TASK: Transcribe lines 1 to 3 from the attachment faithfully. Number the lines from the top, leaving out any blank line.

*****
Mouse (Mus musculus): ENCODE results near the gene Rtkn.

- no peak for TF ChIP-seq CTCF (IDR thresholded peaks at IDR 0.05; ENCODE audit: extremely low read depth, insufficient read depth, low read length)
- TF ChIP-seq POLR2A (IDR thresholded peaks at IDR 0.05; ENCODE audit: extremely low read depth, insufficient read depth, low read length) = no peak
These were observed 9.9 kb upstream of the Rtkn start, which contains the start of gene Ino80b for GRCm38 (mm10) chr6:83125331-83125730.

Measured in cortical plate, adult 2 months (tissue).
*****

Mouse (Mus musculus): ENCODE results near the gene Rtkn.

- no peak for TF ChIP-seq CTCF (IDR thresholded peaks at IDR 0.05; ENCODE audit: extremely low read depth, insufficient read depth, low read length)
- TF ChIP-seq POLR2A (IDR thresholded peaks at IDR 0.05; ENCODE audit: extremely low read depth, insufficient read depth, low read length) = no peak